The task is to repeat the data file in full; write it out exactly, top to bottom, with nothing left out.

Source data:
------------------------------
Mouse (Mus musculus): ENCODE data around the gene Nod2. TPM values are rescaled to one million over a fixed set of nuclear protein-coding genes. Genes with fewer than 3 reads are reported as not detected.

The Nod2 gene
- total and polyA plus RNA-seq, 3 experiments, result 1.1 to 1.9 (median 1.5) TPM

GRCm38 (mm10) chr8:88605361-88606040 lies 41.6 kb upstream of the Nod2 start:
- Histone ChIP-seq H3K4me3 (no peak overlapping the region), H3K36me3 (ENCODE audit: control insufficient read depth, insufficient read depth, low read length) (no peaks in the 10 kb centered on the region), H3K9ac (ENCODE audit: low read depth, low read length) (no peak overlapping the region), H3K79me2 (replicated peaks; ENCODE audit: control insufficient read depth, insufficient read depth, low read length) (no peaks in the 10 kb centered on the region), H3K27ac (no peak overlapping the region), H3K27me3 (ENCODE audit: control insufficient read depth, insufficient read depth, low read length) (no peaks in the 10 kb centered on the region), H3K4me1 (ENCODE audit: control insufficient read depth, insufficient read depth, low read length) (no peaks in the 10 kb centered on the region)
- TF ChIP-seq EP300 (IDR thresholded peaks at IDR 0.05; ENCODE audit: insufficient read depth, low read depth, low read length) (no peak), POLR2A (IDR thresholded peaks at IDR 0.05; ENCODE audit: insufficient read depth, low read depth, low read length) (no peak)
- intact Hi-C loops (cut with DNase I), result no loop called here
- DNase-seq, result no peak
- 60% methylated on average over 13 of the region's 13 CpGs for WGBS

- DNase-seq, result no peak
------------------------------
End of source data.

Mouse (Mus musculus): ENCODE data around the gene Nod2. TPM values are rescaled to one million over a fixed set of nuclear protein-coding genes. Genes with fewer than 3 reads are reported as not detected.

The Nod2 gene
- total and polyA plus RNA-seq, 3 experiments, result 1.1 to 1.9 (median 1.5) TPM

GRCm38 (mm10) chr8:88605361-88606040 lies 41.6 kb upstream of the Nod2 start:
- Histone ChIP-seq H3K4me3 (no peak overlapping the region), H3K36me3 (ENCODE audit: control insufficient read depth, insufficient read depth, low read length) (no peaks in the 10 kb centered on the region), H3K9ac (ENCODE audit: low read depth, low read length) (no peak overlapping the region), H3K79me2 (replicated peaks; ENCODE audit: control insufficient read depth, insufficient read depth, low read length) (no peaks in the 10 kb centered on the region), H3K27ac (no peak overlapping the region), H3K27me3 (ENCODE audit: control insufficient read depth, insufficient read depth, low read length) (no peaks in the 10 kb centered on the region), H3K4me1 (ENCODE audit: control insufficient read depth, insufficient read depth, low read length) (no peaks in the 10 kb centered on the region)
- TF ChIP-seq EP300 (IDR thresholded peaks at IDR 0.05; ENCODE audit: insufficient read depth, low read depth, low read length) (no peak), POLR2A (IDR thresholded peaks at IDR 0.05; ENCODE audit: insufficient read depth, low read depth, low read length) (no peak)
- intact Hi-C loops (cut with DNase I), result no loop called here
- DNase-seq, result no peak
- 60% methylated on average over 13 of the region's 13 CpGs for WGBS

- DNase-seq, result no peak